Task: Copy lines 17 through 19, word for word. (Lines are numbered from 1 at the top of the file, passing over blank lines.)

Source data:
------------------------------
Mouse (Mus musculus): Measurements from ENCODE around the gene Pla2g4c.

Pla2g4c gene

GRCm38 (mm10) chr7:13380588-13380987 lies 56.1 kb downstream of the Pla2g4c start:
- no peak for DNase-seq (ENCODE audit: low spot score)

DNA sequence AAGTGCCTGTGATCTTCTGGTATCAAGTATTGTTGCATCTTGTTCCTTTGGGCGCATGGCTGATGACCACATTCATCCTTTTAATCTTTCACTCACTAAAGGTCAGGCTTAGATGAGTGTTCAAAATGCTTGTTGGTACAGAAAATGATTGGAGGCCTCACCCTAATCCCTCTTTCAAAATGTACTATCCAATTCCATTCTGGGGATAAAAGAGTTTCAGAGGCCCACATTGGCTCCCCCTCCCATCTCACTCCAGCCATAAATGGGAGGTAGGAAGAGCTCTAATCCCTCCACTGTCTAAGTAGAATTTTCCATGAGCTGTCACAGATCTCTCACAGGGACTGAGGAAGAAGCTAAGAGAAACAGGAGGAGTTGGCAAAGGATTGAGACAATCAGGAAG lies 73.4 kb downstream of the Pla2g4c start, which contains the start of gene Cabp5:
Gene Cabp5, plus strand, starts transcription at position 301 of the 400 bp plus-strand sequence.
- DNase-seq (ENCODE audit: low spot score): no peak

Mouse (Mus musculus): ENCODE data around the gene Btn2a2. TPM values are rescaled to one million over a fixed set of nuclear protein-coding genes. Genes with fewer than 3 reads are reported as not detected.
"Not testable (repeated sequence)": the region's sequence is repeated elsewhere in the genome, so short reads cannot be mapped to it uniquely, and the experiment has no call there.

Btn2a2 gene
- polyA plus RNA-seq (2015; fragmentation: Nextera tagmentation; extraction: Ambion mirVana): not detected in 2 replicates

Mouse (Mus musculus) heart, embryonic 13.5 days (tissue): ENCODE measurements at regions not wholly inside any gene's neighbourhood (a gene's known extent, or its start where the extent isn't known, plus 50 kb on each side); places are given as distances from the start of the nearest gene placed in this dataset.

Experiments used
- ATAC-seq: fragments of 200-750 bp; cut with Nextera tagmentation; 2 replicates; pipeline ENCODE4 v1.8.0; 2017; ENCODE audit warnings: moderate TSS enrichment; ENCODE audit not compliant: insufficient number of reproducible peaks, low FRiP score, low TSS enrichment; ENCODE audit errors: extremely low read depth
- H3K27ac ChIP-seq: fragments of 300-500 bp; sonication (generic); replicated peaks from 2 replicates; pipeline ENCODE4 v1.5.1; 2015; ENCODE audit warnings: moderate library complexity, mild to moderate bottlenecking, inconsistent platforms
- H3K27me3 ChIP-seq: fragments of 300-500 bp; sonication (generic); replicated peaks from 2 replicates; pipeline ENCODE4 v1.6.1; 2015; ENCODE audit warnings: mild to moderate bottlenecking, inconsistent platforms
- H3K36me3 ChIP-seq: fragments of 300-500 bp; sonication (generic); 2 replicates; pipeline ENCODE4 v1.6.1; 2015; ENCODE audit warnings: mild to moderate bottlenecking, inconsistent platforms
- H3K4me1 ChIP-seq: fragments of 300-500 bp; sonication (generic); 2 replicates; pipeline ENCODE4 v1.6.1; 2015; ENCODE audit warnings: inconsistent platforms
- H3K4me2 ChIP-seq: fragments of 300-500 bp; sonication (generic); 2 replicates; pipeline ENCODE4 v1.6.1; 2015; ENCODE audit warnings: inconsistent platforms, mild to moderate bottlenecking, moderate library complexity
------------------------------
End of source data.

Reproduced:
- H3K36me3 ChIP-seq: fragments of 300-500 bp; sonication (generic); 2 replicates; pipeline ENCODE4 v1.6.1; 2015; ENCODE audit warnings: mild to moderate bottlenecking, inconsistent platforms
- H3K4me1 ChIP-seq: fragments of 300-500 bp; sonication (generic); 2 replicates; pipeline ENCODE4 v1.6.1; 2015; ENCODE audit warnings: inconsistent platforms
- H3K4me2 ChIP-seq: fragments of 300-500 bp; sonication (generic); 2 replicates; pipeline ENCODE4 v1.6.1; 2015; ENCODE audit warnings: inconsistent platforms, mild to moderate bottlenecking, moderate library complexity